Temperance—A Pandemic Virtue

"What trumps Death, number thirteen?" "Why, number fourteen, of course. Temperance!" Here go I, looking for a bit of exemplary virtue in the Tarot in the midst of this World Pandemic of 2020, stumbling across a message of hope specifically stating that humans will survive the dark night of plague, and arrive at a bright morning when it’s all done. Waite has overlaid an extraordinary, two-part message upon Temperance. It is that firstly, though many may die, God made a promise to never kill off the human race (again). Secondly, that the light and joy of the divine kingdom, AKA the second coming, is imminent. You don’t have to believe in Jesus to be moved by these messages. Think of it as a perfect example of Tarot’s ability to touch a person deep inside with an unexpected insight which happened to be exactly what was needed, when it was needed. And while those who sit out the pandemic on a sofa with a drink in hand may think of temperance as something having to do with alcohol, it is indeed a virtue daily practiced by many essential workers, either through dedication or by necessity. The Temperance of RWS promises them heaven. With references to self-restraint, survival after plague, and the promise that God won’t kill off all mankind, Temperance may be the most appropriate card of the Tarot deck for us at this time, during the pandemic of 2020. The message of Temperance in RWS is "hold on, have faith, we’ve nearly arrived at a better place."

Read more

Justice – Imperial Astraea

What we talk about when we talk about Justice today is, understandably, quite different than how a well known member of British society who grew up in the reign of Victoria might have spoken about it. Or for that matter, a rich member of European renaissance society playing a game with the cards we now call tarot. This article traces some of the symbolism of the Justice major arcanum, as well as looking closely at A.E. Waite’s description of it. By considering Astraea, the Faerie Queene, several immortal poets and Augustus Caesar himself, we find that our modern concept of Justice—particularly in time of pandemic—may be far divorced from empire and the divine right of kings. Yet Waite places the Virgin Queen herself, Elizabeth I, right there in the card you drew, the one that we talk about when we talk about Justice.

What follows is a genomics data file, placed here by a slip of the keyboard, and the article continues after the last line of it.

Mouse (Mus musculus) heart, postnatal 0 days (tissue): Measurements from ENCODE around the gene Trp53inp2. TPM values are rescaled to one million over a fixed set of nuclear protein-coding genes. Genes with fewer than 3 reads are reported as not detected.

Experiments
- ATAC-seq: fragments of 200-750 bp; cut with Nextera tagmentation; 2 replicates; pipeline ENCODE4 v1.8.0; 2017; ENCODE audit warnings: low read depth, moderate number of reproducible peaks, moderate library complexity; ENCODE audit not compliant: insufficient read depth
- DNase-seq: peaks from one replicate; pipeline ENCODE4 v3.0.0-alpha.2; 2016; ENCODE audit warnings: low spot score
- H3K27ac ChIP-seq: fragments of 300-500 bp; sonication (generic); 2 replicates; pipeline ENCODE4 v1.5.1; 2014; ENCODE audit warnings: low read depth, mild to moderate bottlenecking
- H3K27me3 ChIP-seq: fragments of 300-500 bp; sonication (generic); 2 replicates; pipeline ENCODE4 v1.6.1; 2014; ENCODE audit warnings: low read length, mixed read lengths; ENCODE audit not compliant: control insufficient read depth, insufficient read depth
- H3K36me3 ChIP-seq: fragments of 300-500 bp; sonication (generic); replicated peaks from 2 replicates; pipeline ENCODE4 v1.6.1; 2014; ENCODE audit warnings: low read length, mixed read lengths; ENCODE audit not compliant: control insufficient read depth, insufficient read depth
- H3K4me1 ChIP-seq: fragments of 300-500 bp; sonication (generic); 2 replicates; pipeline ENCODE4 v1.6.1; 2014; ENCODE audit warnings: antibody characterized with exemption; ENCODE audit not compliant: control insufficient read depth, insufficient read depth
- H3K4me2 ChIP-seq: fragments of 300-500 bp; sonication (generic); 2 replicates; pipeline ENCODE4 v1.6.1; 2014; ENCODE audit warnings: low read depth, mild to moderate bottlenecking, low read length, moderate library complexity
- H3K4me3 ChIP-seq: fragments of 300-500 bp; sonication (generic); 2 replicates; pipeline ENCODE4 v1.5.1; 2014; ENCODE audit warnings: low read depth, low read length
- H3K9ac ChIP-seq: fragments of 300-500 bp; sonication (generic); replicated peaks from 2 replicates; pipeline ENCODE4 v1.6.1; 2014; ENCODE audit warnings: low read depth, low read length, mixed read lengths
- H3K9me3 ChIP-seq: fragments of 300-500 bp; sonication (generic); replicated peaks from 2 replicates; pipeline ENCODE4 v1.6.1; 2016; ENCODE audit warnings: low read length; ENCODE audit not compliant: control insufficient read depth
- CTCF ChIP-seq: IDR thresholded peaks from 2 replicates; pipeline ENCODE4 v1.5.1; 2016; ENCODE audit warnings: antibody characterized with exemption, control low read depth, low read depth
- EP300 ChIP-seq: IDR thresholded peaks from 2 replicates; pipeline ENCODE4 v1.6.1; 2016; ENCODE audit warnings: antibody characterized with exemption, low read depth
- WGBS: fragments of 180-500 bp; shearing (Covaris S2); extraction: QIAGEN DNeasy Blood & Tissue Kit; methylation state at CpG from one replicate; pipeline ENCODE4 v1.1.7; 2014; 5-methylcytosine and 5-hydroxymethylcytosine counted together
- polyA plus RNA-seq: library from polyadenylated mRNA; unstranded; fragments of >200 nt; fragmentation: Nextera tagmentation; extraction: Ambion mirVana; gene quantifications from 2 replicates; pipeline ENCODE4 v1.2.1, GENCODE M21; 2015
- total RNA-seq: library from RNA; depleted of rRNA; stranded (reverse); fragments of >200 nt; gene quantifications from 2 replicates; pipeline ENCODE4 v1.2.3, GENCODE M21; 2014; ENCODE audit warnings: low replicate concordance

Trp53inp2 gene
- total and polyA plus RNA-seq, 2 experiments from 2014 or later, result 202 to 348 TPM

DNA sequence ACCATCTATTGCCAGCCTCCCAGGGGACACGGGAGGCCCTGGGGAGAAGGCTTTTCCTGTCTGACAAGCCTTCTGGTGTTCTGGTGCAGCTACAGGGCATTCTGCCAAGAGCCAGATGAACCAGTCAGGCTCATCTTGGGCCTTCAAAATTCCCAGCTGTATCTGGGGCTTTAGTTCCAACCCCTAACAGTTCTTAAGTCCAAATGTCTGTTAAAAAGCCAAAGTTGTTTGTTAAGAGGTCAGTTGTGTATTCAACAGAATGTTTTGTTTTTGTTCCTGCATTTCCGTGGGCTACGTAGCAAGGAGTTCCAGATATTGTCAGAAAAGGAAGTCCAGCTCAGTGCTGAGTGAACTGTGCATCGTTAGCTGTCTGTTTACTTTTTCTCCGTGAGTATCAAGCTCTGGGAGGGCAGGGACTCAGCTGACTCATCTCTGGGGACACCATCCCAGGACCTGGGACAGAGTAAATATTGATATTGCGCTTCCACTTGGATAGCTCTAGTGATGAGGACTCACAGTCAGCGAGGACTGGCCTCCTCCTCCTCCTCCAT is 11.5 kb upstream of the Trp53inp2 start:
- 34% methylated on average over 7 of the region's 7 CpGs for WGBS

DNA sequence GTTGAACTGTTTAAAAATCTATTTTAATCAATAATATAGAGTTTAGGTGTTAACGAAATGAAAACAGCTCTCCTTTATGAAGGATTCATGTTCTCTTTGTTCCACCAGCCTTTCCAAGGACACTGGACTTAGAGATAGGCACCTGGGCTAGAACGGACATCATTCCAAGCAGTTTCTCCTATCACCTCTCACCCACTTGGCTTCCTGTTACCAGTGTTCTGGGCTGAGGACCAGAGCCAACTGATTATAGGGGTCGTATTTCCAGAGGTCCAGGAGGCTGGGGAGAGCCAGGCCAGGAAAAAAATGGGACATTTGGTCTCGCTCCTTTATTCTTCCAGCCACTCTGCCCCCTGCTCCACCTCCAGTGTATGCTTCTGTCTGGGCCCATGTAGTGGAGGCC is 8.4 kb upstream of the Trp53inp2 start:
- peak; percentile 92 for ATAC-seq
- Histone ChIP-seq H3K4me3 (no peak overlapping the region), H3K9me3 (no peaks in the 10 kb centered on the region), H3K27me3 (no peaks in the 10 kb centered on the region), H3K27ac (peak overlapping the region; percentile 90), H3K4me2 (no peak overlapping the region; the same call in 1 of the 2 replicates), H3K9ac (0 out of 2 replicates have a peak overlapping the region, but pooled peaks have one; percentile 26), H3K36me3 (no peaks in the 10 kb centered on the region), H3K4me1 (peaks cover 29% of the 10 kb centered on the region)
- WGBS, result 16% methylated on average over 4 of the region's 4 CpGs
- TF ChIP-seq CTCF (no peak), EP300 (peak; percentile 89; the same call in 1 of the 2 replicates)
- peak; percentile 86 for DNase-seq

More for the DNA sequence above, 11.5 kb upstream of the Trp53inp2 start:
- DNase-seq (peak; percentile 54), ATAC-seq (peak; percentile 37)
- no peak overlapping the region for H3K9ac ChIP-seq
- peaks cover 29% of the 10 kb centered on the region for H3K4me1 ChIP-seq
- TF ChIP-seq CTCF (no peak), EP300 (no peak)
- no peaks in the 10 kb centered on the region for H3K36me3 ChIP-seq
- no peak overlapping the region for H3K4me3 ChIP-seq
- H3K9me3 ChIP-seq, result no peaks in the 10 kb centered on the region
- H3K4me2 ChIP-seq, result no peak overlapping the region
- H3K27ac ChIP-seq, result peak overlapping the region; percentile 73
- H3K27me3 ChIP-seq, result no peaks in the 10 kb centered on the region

Read more

Strength – Christian Mauls Lion

The classical idea of the virtue of Strength has little to do with physical strength. It involves a physical or metaphysical confrontation with a threat that must be overcome, or through perseverance, survived. Waite, in his Strength major arcanum, adds another element: the Holy Spirit. There was historical precedent, for the Roman Catholic Church had already linked the two. Waite’s chief graphical element making the link is the lemniscate, otherwise known as the infinity sign. A number of visual references additionally may tie Strength to various Christian martyrs, Saint Andrew in particular, and of course, to Androcles and his friend, the lion. But beyond the Christian mysticism, the “spin” that Waite adds to the classical virtue, that of overcoming and persevering based upon the strength of deeply held moral belief (or faith) may be appropriate for our own time of the plague. Such belief does not have to be religious. Just knowing right from wrong is probably enough to “persevere” and do the right thing no matter what the cost. Nurses and doctors treat patients even if personal protective equipment is in short supply because helping patients is their deepest belief. Making a grocery run for a neighbor who is temporarily unemployed, when you’re also temporarily unemployed is also a form of Strength. Some of us may not survive, but I hope that we put up a strong fight. Maybe Strength is a good starting place.